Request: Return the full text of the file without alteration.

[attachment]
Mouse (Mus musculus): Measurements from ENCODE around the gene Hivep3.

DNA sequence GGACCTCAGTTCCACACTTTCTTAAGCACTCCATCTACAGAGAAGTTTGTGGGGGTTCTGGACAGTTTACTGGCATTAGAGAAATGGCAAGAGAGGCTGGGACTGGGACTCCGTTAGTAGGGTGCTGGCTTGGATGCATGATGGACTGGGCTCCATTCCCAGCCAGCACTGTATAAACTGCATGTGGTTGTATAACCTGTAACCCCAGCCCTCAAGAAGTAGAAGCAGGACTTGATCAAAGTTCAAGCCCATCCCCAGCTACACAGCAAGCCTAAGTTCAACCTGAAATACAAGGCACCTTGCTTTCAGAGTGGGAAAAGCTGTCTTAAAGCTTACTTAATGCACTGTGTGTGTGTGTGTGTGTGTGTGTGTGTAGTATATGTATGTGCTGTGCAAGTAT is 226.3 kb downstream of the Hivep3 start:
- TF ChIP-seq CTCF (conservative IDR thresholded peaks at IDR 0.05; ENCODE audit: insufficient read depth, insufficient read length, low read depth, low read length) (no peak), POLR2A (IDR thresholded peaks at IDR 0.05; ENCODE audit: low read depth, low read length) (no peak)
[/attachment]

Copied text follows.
Mouse (Mus musculus): Measurements from ENCODE around the gene Hivep3.

DNA sequence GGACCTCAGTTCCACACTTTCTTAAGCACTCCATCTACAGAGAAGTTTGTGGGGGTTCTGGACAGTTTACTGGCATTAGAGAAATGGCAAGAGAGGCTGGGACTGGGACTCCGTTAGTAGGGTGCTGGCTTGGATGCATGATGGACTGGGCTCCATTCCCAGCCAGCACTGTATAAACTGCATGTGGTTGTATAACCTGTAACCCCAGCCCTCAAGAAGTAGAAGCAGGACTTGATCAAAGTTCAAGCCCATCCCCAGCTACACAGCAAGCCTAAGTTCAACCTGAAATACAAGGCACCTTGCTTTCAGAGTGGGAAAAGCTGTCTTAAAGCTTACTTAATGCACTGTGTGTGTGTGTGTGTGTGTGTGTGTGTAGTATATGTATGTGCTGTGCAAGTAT is 226.3 kb downstream of the Hivep3 start:
- TF ChIP-seq CTCF (conservative IDR thresholded peaks at IDR 0.05; ENCODE audit: insufficient read depth, insufficient read length, low read depth, low read length) (no peak), POLR2A (IDR thresholded peaks at IDR 0.05; ENCODE audit: low read depth, low read length) (no peak)